Monday, September 20

The Prosecutor’s Office calls for a law to fine discrimination that is not a hate crime

The Office of the Prosecutor asks to approve a law of equal treatment that includes not only preventive measures to combat racism or lgtbiphobia but also administrative sanctions against discriminatory acts that do not exceed the criminal offense barrier. The proposal is included in the 2020 report of the service against hate crimes and discrimination of the Barcelona Prosecutor’s Office, a pioneer in Spain and led by the prosecutor Miguel Ángel Aguilar.

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Broadly speaking, the regulation would mean extending the Catalan equal treatment law to the entire State, which in Aguilar’s opinion is very positive since it adequately specifies the punishable behaviors and was approved last year with the almost unanimity of all the political forces of the Parliament. Ciudadanos and PP only abstained and voted against some points.

The prosecutor Aguilar proposes that the new legislation establish a catalog of sanctions and another of infractions that includes all the discriminatory conduct that can be prosecuted and its administrative response “according to its seriousness and governed by a principle of proportionality.” The one in charge of imposing them would be an autonomous body “as independent as possible,” Aguilar emphasizes.

Not all discriminatory acts should carry a financial fine. Some sanctions, explains the prosecutor, can be oriented “to the reeducation of the offender”, and can also include formulas for reparation and compensation to the victims at the expense of the offender. In addition, the regulations must provide for the possibility of resolving the administrative file through mediation, conciliation, arbitration and reparation mechanisms for discriminated persons.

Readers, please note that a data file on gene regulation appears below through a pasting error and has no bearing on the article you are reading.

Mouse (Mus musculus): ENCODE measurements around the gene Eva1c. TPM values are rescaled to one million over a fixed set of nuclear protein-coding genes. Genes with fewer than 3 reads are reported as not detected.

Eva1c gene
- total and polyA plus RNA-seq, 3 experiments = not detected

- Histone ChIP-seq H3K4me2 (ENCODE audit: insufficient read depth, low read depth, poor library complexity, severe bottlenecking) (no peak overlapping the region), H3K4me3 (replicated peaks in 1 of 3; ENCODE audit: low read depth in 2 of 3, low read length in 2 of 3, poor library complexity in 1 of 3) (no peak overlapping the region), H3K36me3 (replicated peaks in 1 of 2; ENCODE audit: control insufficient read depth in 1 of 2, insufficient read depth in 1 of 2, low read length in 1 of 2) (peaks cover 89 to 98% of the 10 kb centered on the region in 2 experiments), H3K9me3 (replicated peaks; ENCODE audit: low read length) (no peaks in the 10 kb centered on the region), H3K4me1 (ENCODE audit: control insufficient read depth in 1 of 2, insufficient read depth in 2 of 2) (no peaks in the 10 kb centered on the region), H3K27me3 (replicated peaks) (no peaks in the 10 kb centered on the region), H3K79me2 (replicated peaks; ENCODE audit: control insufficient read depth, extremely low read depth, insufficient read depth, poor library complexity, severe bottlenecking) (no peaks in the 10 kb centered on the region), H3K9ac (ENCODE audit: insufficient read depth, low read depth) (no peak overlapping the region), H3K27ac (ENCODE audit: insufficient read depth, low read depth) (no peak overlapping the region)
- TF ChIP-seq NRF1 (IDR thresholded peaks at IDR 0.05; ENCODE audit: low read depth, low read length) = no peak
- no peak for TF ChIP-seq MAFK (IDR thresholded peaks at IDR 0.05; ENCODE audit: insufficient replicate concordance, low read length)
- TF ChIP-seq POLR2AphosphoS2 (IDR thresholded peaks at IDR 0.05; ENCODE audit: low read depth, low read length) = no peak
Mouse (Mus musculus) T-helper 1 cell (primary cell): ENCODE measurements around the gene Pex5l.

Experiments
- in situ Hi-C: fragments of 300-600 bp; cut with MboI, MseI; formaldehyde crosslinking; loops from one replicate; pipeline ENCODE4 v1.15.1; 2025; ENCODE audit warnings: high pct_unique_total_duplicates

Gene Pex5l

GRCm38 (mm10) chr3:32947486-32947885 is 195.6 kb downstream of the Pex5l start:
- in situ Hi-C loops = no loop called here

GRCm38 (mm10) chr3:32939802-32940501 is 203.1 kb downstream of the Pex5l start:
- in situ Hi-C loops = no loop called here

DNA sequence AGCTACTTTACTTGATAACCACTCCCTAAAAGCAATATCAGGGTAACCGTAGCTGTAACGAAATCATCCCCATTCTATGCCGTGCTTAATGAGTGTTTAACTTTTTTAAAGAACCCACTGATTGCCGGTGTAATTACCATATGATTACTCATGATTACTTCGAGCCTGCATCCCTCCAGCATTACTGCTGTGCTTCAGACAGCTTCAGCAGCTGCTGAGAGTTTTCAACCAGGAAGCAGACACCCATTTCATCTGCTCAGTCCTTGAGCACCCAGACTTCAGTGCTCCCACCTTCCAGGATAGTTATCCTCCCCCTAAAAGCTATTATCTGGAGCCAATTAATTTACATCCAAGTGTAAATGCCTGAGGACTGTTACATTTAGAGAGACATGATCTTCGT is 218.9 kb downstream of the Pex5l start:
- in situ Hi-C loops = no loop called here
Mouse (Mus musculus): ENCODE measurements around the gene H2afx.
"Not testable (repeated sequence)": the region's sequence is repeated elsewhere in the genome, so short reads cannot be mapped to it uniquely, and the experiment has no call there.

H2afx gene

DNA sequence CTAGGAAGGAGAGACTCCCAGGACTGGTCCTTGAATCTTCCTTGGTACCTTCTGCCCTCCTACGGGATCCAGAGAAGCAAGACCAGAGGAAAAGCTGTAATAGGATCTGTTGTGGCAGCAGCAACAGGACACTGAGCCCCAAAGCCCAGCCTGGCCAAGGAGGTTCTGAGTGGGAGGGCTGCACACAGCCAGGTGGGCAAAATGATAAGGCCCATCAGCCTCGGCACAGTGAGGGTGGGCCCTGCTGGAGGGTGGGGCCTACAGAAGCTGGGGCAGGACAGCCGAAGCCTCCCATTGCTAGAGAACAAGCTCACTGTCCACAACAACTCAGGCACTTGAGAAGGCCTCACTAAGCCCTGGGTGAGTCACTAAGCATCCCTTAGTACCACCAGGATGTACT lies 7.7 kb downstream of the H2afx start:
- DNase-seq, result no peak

The Catalan law, among the more than 40 punished behaviors, penalizes as minor offenses, between 300 and 10,000 euros, the songs or expressions “vexatious, slanderous or threatening” both in public space and on social networks. Fines can rise to half a million euros in the event of a discriminatory dismissal or if personnel selection criteria are applied that exclude race, religion, sex or sexual orientation.

In addition to the fines, it is also foreseen that those responsible are prohibited from receiving subsidies or contracting with the administration. And in any case, they can be replaced by activities in service of the community or in support of victims of discrimination. The sanctions are aimed at preventing, deterring and correcting the prejudices that discrimination has caused.

As explained by the Secretary of Equality of the Department of Equality and Feminisms of the Generalitat, Mireia Mata, the Ministry is finalizing the implementation of the sanctioning regulation that provides for the law and the appointment of a president of the Organization for the Protection and Promotion of Equality of Treatment and Non-discrimination, which will be the autonomous body in charge of mediating and investigating complaints that do not go through criminal proceedings. The entity will have its own staff and will also have external advice from experts on non-discrimination.

The department’s goal, Mata adds, is for both the regulations and the agency to be fully operational early next year. For this, we are also working so that the body has a budget allocation in the draft accounts that the Government prepares for 2022. “We want it to be launched as soon as possible,” he highlights. Mata also indicates that the legal services have already begun to address another of the requests of the Prosecutor’s Office, the legal authorization so that the Public Ministry can refer directly to the Generalitat cases of discrimination that do not end in the courts.

As of today, two regulations are still in process in Congress that partially contemplate the requests made by the Prosecutor’s Office in its last report, but whose approval has no date. The discrepancies between government partners caused the PSOE and United We Can (UP) to present both projects separately. The so-called ‘Zerolo law’, registered alone by the PSOE, provides for the creation of an independent commissioner to control all types of discrimination and contemplates the possibility of sanctions, but in a less precise way than the Catalan norm. In the case of the trans and LGTBI law sponsored by UP, sanctions are also contemplated but limited to this type of discrimination.

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